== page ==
Transgenerational endocrine disruption and neurotoxicity in zebrafish larvae after parental exposure to binary mixtures of decabromodiphenyl ether (BDE-209) and lead

Abstract

Polybrominated diphenyl ethers (PBDEs) and heavy metals are two key groups of electric and electronic equipment contaminants. Despite their co-occurrence in aquatic environments, their combined effects remain largely unknown, particularly under a chronic exposure regime. In the present study, adult zebrafish (Danio rerio) were exposed to environmentally relevant concentrations of BDE-209 and lead (Pb), or their binary mixtures, for 3 months. After chronic parental exposure, increased transfer of BDE-209 and Pb to the offspring eggs was activated in the coexposure groups, with BDE-197 being the predominant PBDE congener, indicating the dynamic metabolism of BDE-209 in parental zebrafish. In the presence of Pb, culturing the eggs in clean water until 5 days post-fertilization (dpf) further accelerated the debromination of BDE-209 towards BDE-197 in the offspring, caused by the preferential removal of bromine atoms at meta positions. BDE-209 and Pb combinations induced reproductive and thyroid endocrine disruption in adults, which resulted in an imbalanced deposition of hormones in the eggs. However, compared with single chemical exposure, the larval offspring at 5 dpf from the coexposure groups had reversed the adverse influences from maternal origin. In addition, the interaction between BDE-209 and Pb led to transgenerational developmental neurotoxicity in the larval offspring, where inhibited neuronal growth and neurotransmitter signaling, disorganized muscular assembly, and impaired visual function contributed to the observed neurobehavioral deficits. Overall, depending on specific biological events, the complex interaction between BDE-209 and Pb under chronic exposure resulted in significant alterations in their environmental fate and toxicological actions, thus complicating the accurate evaluation of ecological risks and constituting an unquantified threat to environmental safety.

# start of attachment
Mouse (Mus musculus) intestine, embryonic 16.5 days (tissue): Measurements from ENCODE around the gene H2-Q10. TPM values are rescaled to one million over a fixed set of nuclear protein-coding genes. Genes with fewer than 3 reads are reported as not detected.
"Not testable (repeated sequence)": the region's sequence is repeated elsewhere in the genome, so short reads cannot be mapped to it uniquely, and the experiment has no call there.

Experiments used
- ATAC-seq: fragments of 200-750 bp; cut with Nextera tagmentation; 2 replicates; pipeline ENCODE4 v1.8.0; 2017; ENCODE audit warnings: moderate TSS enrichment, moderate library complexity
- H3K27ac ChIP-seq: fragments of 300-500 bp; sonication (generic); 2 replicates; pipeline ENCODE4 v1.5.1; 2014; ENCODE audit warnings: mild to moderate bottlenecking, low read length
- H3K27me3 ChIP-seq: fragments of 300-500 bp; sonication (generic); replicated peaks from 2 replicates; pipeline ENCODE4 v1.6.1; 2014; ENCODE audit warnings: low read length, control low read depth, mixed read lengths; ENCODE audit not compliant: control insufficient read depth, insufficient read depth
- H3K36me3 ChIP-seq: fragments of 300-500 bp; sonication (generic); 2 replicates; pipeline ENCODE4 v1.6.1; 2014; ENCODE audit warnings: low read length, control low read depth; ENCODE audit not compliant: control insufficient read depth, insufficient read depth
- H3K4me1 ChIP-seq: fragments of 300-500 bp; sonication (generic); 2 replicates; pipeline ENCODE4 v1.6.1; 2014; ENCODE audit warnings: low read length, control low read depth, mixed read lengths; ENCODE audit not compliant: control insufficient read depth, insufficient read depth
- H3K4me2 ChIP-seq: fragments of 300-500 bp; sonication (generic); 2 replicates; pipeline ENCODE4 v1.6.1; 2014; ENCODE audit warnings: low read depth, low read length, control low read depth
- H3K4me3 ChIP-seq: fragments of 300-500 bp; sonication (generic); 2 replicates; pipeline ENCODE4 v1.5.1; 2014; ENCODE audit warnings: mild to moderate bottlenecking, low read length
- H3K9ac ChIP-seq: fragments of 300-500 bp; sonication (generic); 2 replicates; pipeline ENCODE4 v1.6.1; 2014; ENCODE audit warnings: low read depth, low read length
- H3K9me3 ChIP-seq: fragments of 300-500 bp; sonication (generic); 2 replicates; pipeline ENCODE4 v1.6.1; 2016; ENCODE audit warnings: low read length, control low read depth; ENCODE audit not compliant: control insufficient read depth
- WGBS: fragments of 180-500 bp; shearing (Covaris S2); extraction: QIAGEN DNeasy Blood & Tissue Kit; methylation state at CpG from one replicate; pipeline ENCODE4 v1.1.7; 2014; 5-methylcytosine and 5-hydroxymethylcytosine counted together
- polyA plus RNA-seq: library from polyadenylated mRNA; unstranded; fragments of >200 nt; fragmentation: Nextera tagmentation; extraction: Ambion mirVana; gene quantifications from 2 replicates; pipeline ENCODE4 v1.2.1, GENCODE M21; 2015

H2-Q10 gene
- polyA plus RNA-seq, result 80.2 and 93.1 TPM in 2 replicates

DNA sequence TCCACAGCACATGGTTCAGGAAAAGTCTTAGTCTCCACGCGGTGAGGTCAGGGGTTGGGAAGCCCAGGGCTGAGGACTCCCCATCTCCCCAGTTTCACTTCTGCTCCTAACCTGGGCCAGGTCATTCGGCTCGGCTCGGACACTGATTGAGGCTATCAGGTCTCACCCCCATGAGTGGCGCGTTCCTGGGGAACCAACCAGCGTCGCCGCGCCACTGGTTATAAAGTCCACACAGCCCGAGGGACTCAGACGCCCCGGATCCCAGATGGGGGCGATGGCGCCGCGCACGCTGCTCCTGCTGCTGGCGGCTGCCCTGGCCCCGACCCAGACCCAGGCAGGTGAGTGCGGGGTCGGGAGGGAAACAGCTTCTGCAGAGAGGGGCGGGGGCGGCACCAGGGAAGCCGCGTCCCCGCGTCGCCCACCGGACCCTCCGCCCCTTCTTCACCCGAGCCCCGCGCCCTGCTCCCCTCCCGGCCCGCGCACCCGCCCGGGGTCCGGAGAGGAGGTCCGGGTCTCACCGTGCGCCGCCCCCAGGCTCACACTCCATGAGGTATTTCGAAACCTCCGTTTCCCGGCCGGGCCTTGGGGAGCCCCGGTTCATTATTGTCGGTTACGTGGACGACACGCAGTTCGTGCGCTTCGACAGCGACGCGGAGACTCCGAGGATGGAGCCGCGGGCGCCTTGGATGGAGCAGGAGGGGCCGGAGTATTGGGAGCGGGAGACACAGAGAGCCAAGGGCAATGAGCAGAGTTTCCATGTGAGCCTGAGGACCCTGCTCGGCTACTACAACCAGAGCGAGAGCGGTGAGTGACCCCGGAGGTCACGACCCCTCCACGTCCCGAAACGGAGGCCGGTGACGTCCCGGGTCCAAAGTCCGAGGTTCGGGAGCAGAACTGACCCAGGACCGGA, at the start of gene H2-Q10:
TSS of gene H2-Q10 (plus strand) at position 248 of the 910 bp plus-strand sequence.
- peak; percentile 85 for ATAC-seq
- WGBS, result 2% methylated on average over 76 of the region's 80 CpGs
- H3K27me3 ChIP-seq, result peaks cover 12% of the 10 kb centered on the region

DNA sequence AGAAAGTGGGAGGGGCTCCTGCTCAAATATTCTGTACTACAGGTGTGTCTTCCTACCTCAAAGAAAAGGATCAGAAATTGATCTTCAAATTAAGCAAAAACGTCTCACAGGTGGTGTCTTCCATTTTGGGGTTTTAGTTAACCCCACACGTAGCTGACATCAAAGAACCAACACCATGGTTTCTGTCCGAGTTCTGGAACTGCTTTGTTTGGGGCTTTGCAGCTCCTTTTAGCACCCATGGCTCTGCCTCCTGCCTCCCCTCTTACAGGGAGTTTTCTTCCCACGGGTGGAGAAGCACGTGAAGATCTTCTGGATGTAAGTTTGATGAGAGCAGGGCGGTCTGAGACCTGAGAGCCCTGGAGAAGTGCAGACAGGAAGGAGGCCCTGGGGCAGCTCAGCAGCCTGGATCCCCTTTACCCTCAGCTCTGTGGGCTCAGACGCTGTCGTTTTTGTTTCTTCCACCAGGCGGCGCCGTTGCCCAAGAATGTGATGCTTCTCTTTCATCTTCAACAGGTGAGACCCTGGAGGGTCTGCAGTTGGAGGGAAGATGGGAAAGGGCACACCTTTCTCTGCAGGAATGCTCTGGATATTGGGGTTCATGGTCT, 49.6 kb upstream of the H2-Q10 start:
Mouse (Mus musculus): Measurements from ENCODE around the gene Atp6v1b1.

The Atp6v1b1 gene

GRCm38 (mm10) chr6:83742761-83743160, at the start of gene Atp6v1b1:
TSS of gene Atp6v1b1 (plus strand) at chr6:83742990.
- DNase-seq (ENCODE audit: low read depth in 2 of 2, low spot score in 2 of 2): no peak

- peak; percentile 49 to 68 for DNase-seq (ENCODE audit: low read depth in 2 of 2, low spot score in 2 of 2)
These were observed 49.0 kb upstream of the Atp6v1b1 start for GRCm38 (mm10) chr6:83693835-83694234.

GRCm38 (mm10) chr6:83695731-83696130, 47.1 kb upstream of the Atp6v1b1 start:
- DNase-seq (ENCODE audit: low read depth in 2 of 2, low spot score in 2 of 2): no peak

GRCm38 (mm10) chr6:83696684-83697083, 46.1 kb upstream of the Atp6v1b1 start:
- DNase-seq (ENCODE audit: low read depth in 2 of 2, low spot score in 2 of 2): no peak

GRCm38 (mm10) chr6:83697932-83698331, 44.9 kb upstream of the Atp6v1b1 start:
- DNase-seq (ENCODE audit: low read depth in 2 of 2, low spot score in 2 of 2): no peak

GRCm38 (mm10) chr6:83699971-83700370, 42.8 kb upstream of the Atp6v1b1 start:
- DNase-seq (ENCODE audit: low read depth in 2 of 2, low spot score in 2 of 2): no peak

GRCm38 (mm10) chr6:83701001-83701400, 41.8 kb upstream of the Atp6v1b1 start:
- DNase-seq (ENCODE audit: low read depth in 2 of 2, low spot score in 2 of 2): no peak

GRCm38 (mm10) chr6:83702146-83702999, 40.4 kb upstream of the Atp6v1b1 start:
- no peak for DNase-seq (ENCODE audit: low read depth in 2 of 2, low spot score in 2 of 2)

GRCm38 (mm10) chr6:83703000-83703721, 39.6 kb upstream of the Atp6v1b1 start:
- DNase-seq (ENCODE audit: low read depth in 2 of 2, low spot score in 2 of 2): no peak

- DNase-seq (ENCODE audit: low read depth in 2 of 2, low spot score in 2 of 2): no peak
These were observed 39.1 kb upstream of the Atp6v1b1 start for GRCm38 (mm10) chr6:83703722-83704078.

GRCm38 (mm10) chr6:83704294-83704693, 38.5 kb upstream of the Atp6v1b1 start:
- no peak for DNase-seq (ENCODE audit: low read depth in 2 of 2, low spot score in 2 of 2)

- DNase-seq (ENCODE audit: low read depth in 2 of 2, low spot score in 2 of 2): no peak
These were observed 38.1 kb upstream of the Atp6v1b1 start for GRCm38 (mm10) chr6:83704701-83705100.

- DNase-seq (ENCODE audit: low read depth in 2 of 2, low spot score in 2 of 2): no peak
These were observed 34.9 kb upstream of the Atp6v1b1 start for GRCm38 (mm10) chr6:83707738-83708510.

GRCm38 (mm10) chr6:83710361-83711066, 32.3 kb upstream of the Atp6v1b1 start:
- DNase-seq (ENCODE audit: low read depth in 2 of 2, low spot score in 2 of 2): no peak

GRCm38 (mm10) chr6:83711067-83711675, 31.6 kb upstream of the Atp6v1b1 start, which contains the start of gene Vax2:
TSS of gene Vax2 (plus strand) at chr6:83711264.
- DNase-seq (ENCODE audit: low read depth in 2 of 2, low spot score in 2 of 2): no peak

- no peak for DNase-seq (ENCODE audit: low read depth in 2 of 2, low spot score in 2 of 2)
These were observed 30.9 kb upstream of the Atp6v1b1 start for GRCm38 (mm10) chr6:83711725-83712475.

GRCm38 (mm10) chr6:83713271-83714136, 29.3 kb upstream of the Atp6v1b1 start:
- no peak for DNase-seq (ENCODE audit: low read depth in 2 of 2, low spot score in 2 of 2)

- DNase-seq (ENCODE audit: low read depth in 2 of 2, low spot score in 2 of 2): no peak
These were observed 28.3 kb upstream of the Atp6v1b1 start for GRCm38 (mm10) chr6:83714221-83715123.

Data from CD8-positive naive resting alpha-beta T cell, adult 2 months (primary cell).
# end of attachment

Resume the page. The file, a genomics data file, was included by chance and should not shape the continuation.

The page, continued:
http://www.sciencedirect.com/science/article/pii/S0269749117304268